Behind the Green Door (Artie & Jim Mitchell / U.S., 1972):

Porn as rite and performance, moist and sacramental, a reverie recounted at a diner in exchange for a warm cup of coffee. Tag-team strip-joint scrabblers, Artie and Jim Mitchell are also stark students of Rivette, their willowy muse (Marilyn Chambers) is glimpsed early on contemplating her loneliness, plain and bundled-up in a wintry, vacant patio. Then comes the rabbit hole: she’s suddenly scooped up and ends up as the night’s main attraction at an underground sex club. A disembodied voice introduces the spectacle for the masked onlookers ("Ladies and gentlemen, you are about to witness the ravishment of a woman who has been abducted... A woman whose fear has mellowed into expectation"), the musique concrète of moans and murmurs follows. A lithe, tawny, glazed mannequin, Chambers is the tantalizing tabula rasa thawed by a gaggle of fondling, licking, black-robed priestesses, a sliver of flesh vibrating on the darkened stage. Enter Johnny Keyes -- terse, painted, engorged -- for the second stage, an incantation/exploitation of the African-stud trope that envisions their simultaneous orgasms as a jazz crescendo. Finally, the trapeze act of the kinky circus, with the heroine busying herself with a quartet of sexual acrobats while the inflamed audience breaks into writhing daisy-chains of bodies of various genders, races and shapes. The Cezanne orgy segues into the Pollock splooge, a slow-mo set-piece in which cum shots are overlapped, solarized, psychedelicized, and essentially visualized as the anatomical abstractions that they are: The Mitchells inanely showing off cinematic toys, and yet a fitting expressionistic climax for a work so steeped in the aestheticization of Eros. The tale told, there’s nothing left for the trucker to do but drive back into the night, his fantasies projected onto the windshield (cf. Akerman’s Je Tu Il Elle). The high-toned San Francisco trance to Deep Throat's lowbrow Times Square yodel, and a dream state so evocative it was up to Kubrick nearly three decades later to give it a name: "Fidelio." With George S. McDonald, Elizabeth Knowles, Yank Levine, Bunny Brody, Lisa Grant, Cindy Taylor, Tyler Reynolds, Ben Davidson, and Toni Attell.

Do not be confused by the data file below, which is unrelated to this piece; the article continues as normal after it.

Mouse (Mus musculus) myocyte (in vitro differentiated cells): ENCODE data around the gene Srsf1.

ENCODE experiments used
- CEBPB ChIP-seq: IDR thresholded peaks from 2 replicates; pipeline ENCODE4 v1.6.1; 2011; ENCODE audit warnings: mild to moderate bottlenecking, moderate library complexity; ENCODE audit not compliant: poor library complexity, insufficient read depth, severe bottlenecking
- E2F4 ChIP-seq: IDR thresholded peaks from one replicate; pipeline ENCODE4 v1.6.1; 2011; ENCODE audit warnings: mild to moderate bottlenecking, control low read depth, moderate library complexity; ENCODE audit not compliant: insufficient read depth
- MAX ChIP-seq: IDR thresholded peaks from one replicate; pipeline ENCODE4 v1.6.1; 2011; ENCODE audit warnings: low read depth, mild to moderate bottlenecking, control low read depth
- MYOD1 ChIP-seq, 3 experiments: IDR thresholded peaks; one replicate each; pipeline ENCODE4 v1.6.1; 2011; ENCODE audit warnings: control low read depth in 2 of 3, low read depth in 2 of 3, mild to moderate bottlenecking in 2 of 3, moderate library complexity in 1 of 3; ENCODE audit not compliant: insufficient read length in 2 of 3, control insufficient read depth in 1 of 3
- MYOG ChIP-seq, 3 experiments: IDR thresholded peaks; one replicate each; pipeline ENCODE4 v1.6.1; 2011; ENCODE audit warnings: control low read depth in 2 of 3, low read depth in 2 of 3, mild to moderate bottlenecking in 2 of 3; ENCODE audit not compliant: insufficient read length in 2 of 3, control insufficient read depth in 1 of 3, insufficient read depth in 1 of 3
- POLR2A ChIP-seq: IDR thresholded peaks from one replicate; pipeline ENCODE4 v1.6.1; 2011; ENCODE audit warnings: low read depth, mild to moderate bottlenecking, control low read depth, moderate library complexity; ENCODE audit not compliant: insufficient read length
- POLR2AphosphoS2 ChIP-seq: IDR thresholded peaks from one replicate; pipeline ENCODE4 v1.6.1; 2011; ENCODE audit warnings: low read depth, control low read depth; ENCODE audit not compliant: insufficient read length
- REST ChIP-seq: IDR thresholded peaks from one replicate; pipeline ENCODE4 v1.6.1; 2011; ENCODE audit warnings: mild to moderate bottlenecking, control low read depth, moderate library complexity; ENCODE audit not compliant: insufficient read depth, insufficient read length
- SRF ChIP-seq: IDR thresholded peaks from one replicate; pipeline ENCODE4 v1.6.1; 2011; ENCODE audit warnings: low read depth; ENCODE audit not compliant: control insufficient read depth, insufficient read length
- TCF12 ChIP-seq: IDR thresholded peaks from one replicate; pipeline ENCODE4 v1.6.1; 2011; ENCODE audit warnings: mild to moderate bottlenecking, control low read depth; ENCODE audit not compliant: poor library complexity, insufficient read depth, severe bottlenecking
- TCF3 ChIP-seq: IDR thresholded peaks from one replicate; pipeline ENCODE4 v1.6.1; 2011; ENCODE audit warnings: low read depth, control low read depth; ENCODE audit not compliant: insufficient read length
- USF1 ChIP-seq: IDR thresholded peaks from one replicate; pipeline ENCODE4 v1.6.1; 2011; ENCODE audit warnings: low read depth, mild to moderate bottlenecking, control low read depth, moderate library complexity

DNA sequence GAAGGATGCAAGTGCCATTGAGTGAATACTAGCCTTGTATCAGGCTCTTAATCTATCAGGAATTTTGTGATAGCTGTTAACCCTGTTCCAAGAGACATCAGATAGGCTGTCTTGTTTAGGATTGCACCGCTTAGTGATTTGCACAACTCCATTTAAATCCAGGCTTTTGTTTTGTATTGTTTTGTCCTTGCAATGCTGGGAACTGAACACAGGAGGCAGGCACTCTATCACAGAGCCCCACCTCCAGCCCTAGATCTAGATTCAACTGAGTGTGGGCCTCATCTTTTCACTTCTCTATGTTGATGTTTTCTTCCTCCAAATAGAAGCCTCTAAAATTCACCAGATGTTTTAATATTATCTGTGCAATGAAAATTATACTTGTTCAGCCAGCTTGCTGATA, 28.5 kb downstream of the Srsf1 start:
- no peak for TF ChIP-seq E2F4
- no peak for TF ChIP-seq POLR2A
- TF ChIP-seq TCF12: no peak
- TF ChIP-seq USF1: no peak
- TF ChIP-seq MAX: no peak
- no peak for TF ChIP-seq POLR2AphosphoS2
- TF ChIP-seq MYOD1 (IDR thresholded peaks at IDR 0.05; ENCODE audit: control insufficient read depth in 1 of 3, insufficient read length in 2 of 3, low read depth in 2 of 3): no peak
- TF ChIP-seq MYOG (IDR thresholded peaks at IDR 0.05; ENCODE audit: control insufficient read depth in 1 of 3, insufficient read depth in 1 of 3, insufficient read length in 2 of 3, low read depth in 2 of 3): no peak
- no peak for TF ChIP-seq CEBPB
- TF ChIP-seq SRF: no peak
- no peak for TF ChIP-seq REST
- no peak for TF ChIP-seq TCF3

--- Fernando F. Croce

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